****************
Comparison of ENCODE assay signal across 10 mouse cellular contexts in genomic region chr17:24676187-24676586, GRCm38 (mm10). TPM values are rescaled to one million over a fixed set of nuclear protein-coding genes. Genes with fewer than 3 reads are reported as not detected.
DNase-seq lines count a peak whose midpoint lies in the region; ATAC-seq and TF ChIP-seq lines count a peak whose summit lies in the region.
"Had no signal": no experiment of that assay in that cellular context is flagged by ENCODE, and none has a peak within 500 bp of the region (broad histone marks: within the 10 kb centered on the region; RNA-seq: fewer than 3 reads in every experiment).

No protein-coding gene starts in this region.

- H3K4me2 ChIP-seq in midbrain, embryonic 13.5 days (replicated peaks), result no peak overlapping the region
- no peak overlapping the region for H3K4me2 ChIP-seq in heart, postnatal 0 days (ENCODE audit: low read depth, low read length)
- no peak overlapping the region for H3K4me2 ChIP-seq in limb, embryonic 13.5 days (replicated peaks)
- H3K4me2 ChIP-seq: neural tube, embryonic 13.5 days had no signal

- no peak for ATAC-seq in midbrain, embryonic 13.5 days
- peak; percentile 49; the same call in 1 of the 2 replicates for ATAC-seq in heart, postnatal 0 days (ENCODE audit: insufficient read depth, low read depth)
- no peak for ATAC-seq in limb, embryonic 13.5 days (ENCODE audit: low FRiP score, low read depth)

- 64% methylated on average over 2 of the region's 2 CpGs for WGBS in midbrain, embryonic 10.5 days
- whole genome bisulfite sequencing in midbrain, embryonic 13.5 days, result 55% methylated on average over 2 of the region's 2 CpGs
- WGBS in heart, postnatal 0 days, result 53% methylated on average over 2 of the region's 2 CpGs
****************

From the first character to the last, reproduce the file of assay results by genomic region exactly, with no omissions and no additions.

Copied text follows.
Comparison of ENCODE assay signal across 10 mouse cellular contexts in genomic region chr17:24676187-24676586, GRCm38 (mm10). TPM values are rescaled to one million over a fixed set of nuclear protein-coding genes. Genes with fewer than 3 reads are reported as not detected.
DNase-seq lines count a peak whose midpoint lies in the region; ATAC-seq and TF ChIP-seq lines count a peak whose summit lies in the region.
"Had no signal": no experiment of that assay in that cellular context is flagged by ENCODE, and none has a peak within 500 bp of the region (broad histone marks: within the 10 kb centered on the region; RNA-seq: fewer than 3 reads in every experiment).

No protein-coding gene starts in this region.

- H3K4me2 ChIP-seq in midbrain, embryonic 13.5 days (replicated peaks), result no peak overlapping the region
- no peak overlapping the region for H3K4me2 ChIP-seq in heart, postnatal 0 days (ENCODE audit: low read depth, low read length)
- no peak overlapping the region for H3K4me2 ChIP-seq in limb, embryonic 13.5 days (replicated peaks)
- H3K4me2 ChIP-seq: neural tube, embryonic 13.5 days had no signal

- no peak for ATAC-seq in midbrain, embryonic 13.5 days
- peak; percentile 49; the same call in 1 of the 2 replicates for ATAC-seq in heart, postnatal 0 days (ENCODE audit: insufficient read depth, low read depth)
- no peak for ATAC-seq in limb, embryonic 13.5 days (ENCODE audit: low FRiP score, low read depth)

- 64% methylated on average over 2 of the region's 2 CpGs for WGBS in midbrain, embryonic 10.5 days
- whole genome bisulfite sequencing in midbrain, embryonic 13.5 days, result 55% methylated on average over 2 of the region's 2 CpGs
- WGBS in heart, postnatal 0 days, result 53% methylated on average over 2 of the region's 2 CpGs